Pimp Your Output: Use Objects

 

Did you ever create a script, and when it was all done, rewrite a large part of it to change the way the output is shown, saved or printed? If you use the power of Powershell in a smart way, you will never have to again.

 

One of the great powers of Windows Powershell, is the way everything you use is an object. The output of every single Powershell cmdlet is an object or a collection of objects. This fact allows you to easily filter, sort or format the output of a command by piping is to Where-Object, Sort-Object or one of the Format cmdlets.

 

Now why don’t you write your scripts in the same way? Think for a minute about what kind of objects your output should be and what properties they should have. Then build these objects in your script. When you run your script, dot-source is (preceed the path to your script by a DOT and a SPACE). This way, all variables set in the script become global variables, which means you can access them after running your script. Either interactively, or by running another script.

 

This is the way to build a collection of objects in a script:

 

$myCol = @()

$collection = …

ForEach ($item in $collection)

{

$myObj = “” | Select Name, Property1, Property2

$myObj.Name = …

$myObj.Property1 = …

$myObj.Property2 = …

$myCol += $myObj

}

$myCol

 

First you create an empty array to hold your collection:

$myCol = @()

 

You grab the collection of object you need to manipulate to get your output values and loop through them (e.g.: Get-QADServer to get the servers in your domain):

$collection = …

ForEach ($item in $collection)

{

}

 

Then you build an empty object to represent your output item and define which properties it should have:

$myObj = “” | Select Name, Property1, Property2

 

You then proceed with your script to get the output values you need (e.g.: do a WMI query to a remote server to get disk space information) and set the values to the appropriate properties of your output object:

$myObj.Name = …

$myObj.Property1 = …

$myObj.Property2 = …

 

When your output object is done, you add it to the output collection and the loop will restart:

$myCol += $myObj

 

After running the script (don’t forget to dot-source it: PS D:>. D:scriptsmyscript.ps1), you can manipulate the output collection to save or print it:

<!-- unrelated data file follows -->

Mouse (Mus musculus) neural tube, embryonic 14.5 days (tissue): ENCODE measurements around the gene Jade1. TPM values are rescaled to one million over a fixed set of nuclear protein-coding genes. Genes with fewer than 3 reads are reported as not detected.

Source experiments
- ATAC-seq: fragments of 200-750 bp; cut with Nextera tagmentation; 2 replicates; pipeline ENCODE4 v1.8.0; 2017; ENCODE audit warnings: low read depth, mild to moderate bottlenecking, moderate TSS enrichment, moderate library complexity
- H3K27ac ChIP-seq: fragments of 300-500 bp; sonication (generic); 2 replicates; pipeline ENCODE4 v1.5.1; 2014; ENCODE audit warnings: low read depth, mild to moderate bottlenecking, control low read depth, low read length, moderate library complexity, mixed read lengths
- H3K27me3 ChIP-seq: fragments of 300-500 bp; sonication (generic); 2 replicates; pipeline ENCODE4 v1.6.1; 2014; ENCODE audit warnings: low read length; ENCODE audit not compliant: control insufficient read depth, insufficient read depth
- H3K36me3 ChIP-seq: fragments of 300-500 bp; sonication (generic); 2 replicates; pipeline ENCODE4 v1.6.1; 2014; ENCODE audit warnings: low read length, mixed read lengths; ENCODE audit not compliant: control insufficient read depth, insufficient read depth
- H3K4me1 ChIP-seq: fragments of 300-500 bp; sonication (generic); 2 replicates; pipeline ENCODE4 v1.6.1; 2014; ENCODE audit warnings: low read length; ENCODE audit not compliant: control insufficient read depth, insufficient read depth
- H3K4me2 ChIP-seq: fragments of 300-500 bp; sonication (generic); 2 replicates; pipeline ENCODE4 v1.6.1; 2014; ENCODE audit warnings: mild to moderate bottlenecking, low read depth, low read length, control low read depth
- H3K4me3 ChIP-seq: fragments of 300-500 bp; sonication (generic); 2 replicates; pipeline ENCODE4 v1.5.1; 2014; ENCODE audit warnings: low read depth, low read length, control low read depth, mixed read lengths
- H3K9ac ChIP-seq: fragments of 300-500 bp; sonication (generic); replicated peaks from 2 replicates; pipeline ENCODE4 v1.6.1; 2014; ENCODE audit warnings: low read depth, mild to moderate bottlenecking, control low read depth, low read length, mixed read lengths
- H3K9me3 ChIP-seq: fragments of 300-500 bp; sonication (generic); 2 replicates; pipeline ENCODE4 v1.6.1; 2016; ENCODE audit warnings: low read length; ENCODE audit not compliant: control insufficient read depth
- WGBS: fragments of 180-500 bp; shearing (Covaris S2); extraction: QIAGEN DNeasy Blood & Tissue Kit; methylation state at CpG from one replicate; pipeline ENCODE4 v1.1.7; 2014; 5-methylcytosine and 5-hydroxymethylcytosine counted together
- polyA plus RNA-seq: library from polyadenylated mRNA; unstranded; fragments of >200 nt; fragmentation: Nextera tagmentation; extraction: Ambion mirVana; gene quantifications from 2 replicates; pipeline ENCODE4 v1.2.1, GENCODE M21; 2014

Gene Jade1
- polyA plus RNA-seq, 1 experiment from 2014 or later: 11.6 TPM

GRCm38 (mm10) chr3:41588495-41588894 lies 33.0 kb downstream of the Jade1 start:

E.g.:

PS D:>$myCol | Where {$_.Property1 -gt 100} | Out-Printer

or

PS D:>$myCol | Sort-Object Name | Out-File D:output.txt

»crosslinked«

Check NIC bind order

Using the wrong bind order for multihomed servers can cause serious problems. Applications not working, network segments flooded with unneccesary traffic and even security leaks are some of the dangers.

That’s why I’ve created a Powershell script that checks all your servers for you. Let me explain how it works:

The binding order is store in the following registry key:

HKLM\SYSTEM\CurrentControlSet\Services\Tcpip\Linkage

It contains a multi-string value Bind such as this one:

DeviceNetBT_Tcpip_{A0344E82-4E65-47A2-92FF-B3183A181473}

DeviceNetBT_Tcpip_{C34D5A39-DA8D-4D58-82D4-099098D5501C}

What we are interested in, is to identify each TCP/IP interface in this list. We can identify them by correlating the identifier (or key) between the curly brackets {} to an IP address. We find all relevant information in the following registry key:

SYSTEMCurrentControlSetServicesTcpipParametersInterfaces

It contains subkeys named after the identifiers of the different TCP/IP interfaces, with a multi-string  value IPAddress which contains the IP addresses set on this interface.

So let’s read the second collection of registry keys and values first, and create a collection of objects representing the interfaces, having properties representing the identifier and the IP address:

$registry = [Microsoft.Win32.RegistryKey]::OpenRemoteBaseKey([Microsoft.Win32.RegistryHive]::LocalMachine, $serverName)         # Open remote HKLM key

$baseKey2 = $registry.OpenSubKey(“SYSTEM\CurrentControlSet\Services\Tcpip\Parameters\Interfaces”)

$myCol = @()

$NICS = $baseKey2.GetSubKeyNames()                    # Set of interfaces

ForEach ($NIC in $NICS)

{